Lanchonete.org is an artist-led progressive cultural platform focused on how people live and work in, share and survive the contemporary city with the Center of São Paulo as our outlook. It gets its name from the ubiquitous lunch counters—convivial, fluorescent-lit, open-walled, laborious, points of commerce—that populate almost every street corner. One of its members, Todd Lanier Lester blogged regularly for Residency Unlimited DIALOGUES over the course of the five-year project.
by Todd Lanier Lester
In the third part of the series on ‘Embedded Residency’ (see part one and two), I will discuss the role of a cultural center inside a housing occupation. To do this, I draw from experiences of Lanchonete.org working with the São João Occupation since 2011, sharing what we’ve learned in the process of hosting artist residents therein and, importantly, the function of the cultural center to a broader housing movement.
I first got to know the Cultural Center at São João in 2011 when the artists Paula Z. Segal and SWOON came to São Paulo to participate in the De Dentro / De Fora exhibition at MASP, and one of the side projects they made was a set of wheat paste collages (featured image) on the first floor of Hotel Columbia Palace (a.k.a. Occupation São João). At that time, the 1st floor space was already evolving into the Cultural Center at São João, and the space was built out around those two collages (you could say) under the oversight of Nazaré Brasil, who heads up the cultural program of Occupation São João along with Mildo Ferreira, Daniel Santiago and many other moradores. When the collages were first installed, it was an early moment after the community there had recently occupied the building.
Since our introduction in 2011, Lanchonete.org has collaborated with Cultural Center at São João in a variety of ways, including a book drive to help expand their library (Pivô, October 2012); public programming during the 2013 Architecture Biennial; an artist engagement and residency program that has hosted Jakub Szczęsny (Poland) and Pepe Dayaw (Philippines/Germany); designing and implementing a community garden; and a project cycle during which we co-produced one of their monthly Café Imaginario events on the theme of ‘home’ (March 2014), made a strategic introduction to the human rights organization, WITNESS (for usage of its forced eviction campaign tools), and produced/installed an exhibition of their family portraits by local photographer, Leandro Viana.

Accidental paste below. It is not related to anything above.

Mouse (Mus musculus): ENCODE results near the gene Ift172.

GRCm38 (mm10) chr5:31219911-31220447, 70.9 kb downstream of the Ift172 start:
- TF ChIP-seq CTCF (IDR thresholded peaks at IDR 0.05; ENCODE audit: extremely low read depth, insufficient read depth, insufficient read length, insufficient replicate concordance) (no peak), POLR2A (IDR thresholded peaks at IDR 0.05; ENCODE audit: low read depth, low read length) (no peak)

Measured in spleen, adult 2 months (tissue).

In a recent workshop at the Cultural Center, occupation leader, Antonia Nascimento explained why the Cultural Center is so important within an occupation:
- It helps occupiers to get used to the Center, which may be quite different than where they have moved from;
- It helps to re-politicize families on the cause of the social (housing) movement of which they are a part, and it serves as a;
- Transitional apace between the movement and broader public (city).
The Occupation São João is a constituent member of the citywide housing movement, Frente de Luta por Moradia (FLM). Its smaller size (170 people, 60 families), women’s leadership, and relative homogeneity (most of them come from the same part of the east periphery, São Mateus, and many are related) even if the community includes newer arrivals from other parts of the city and a family from Colombia. Perhaps most importantly is their use of strategy (knowing that they are not ‘legal’ tenants, they find ways to ‘inch’ forward in justifying staying and claiming their right to be there by—for example—leading the process of land-marking their building, the historic Hotel Columbia Palace. Additionally, the Occupation has a quasi-public cultural center, and is therefore eligible for public monies to run a variety of programs and accommodate church and political meetings, language lessons, LGBT and other identity groups, Capoeira instruction, etc. both for people living there and the broader community.
Raquel Rolnik, UN Special Rapporteur on Adequate Housing and professor at University of São Paulo told me that one new development she sees is the role of cultural agents active in the social movements. As a corollary to her insight, I observe that cultural agents — a loose category that may include artist, architect, urbanist, student, professor, activist, community organizer and concerned citizen — give shape to (as the actors on or animators of) the progressive, urban, cultural platform.
Other occupations, such as Maua, Cambridge, Marconi have cultural spaces (centers, libraries, film clubs) onsite and it is common that their sarau, exhibitions, film and poetry nights attract moradores from throughout the cities housing movements.
Source: Residency Unlimited